Tornado Damage to Residential Structures

Tornado Damage to Residential Structures

In 2021, there were 1,376 reported tornadoes in the United States, including a December 10 series of tornadoes in the Midwest that cost 90 lives. That series of tornadoes ranked fifth in the Top 10 Costliest U.S. Catastrophes Involving Tornados for estimated insured losses, according to the Insurance Information Institute. Tornadoes can and do occur anywhere in the country, so it’s important to know why they form and how damage is assessed. 

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This residential structure exhibits severe tornado damage.

Tornado Formation and Activity

According to the National Weather Service, tornadoes are violently rotating columns of air touching the ground, usually attached to the base of a thunderstorm. For a vortex to be classified as a tornado, it must be touching both the ground and the cloud. In order to keep going, they need a source of imbalance, such as heat or moisture, combined with rotation (vorticity). Tornadoes dissipate when either instability or vorticity is removed.

While tornado activity isn’t confined to a single season, it peaks between March and June. However, tornadoes can and do occur year-round and commonly spawn from landfall hurricanes. Where and when we see the most tornadoes has to do with weather patterns and where the major systems arise in the spring and summer months. The jet stream, bands of strong winds that blow from east to west, drops down to the south in the spring. When the jet stream collides with the warm, moist air, rotation and tornadoes can occur within a supercell.

Classifying Tornadoes

Tornado intensity is rated by the Enhanced Fujita (EF) Scale, which assigns ratings based on wind speed and degrees of damage to 28 indicators, including different types of buildings, structures, and trees. For each indicator, several degrees of damage are identified and sequenced from barely visible to complete destruction. Tornadoes are categorized from EF 0 – EF 5. 

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The Enhanced Fujita Scale classifies tornadoes by wind intensity, including 3-second gusts seen above.

While the winds on the EF Scale are derived from scientific study, they are still only estimates for several reasons. Nobody knows the “true” wind speeds at ground level for most tornadoes. The amount of wind needed to do similar-looking damage can vary from building to building. Experts assessing reported tornado damage to residential structures review a variety of data points, including from NOAA and the National Weather Service.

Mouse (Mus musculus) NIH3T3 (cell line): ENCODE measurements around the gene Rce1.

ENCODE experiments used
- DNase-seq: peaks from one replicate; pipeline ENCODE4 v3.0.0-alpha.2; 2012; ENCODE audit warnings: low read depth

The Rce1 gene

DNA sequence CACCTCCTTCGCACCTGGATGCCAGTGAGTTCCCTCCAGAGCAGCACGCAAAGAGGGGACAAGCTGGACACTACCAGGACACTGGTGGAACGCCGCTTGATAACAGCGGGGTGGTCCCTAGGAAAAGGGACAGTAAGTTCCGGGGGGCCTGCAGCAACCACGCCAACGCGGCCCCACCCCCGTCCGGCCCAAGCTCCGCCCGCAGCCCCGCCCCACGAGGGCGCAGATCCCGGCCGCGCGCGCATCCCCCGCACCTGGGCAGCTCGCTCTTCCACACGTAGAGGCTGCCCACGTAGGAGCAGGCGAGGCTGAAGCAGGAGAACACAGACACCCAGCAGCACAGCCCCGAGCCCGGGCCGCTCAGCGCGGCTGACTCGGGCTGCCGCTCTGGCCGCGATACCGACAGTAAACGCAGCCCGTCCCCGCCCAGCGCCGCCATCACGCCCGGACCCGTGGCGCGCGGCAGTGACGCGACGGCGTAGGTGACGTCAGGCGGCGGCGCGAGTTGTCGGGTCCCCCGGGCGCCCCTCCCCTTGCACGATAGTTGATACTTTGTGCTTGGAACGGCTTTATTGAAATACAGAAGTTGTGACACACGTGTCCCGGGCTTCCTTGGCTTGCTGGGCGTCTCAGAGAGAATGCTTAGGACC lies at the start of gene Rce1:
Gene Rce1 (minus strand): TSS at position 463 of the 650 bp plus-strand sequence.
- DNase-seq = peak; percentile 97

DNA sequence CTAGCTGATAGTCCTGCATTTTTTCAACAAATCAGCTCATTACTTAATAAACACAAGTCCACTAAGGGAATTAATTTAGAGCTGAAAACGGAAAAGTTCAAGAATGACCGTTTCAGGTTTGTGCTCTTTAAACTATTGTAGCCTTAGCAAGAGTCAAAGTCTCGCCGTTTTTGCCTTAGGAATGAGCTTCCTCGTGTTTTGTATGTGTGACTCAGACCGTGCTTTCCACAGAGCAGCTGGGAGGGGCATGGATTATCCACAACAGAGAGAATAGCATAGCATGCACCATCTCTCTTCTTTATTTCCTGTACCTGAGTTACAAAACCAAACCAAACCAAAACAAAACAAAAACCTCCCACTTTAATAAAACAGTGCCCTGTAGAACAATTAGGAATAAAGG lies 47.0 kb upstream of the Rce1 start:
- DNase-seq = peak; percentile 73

Wind Loads and Tornado Damage

Strong winds apply wind loads to structures that attempt to resist them. More intense winds produce a stronger wind load. Winds affect a structure from the top down, applying the strongest wind loads to the roofing elements and proceeding toward the foundation. Complete destruction occurs when the structure can no longer resist the applied load. 

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Wind loads typically first affect the top of a structure, starting with the roofing material, and go down.

Applied wind loads are transferred throughout the building’s elements to the foundation and, finally, to the ground by way of the load path, which runs from the building surface through the structural system to the foundation. Structural failure due to wind load can be facilitated by a weak link, or discontinuity, in the load path. Discontinuities include cut nails instead of anchor bolts attaching the sill plates to the foundation, marginal anchoring of the roof structure to the top of the walls, and inadequate nailing of the wood roof decking or framing.

While knowing the wind speeds and classification of a tornado is a necessary starting point, determining what damage resulted from a tornado requires careful field evaluation. So much of how a structure weathers a tornado depends on the structure itself.

How Can a Tornado Destroy One House and Leave the One Next Door Intact?

Tornado damage can seem inconsistent, even within a neighborhood. There are a few possible explanations for this. The first is a multiple-vortex tornado, which can cause only minor damage to a house before smaller embedded vortices apply more intense wind damage to the house next door.

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A multiple vortex tornado can cause inconsistent damage within a small area. (NOAA Images)

On neighboring houses, the difference in damage can also be attributed to the type of house, type of construction, quality of construction, and distance from the tornado path. Debris impact can cause a failure in the building envelope and then result in more substantial damage to one house than another nearby.

The force of the storm, material and stability of the structure, and location of the structure in the tornado’s path can all affect how well it stands up to winds and debris. 

There’s no substitute for a set of experienced eyes. Donan experts are ready to assess storm damage or provide other mechanical, electrical, and structural solutions. Contact us today.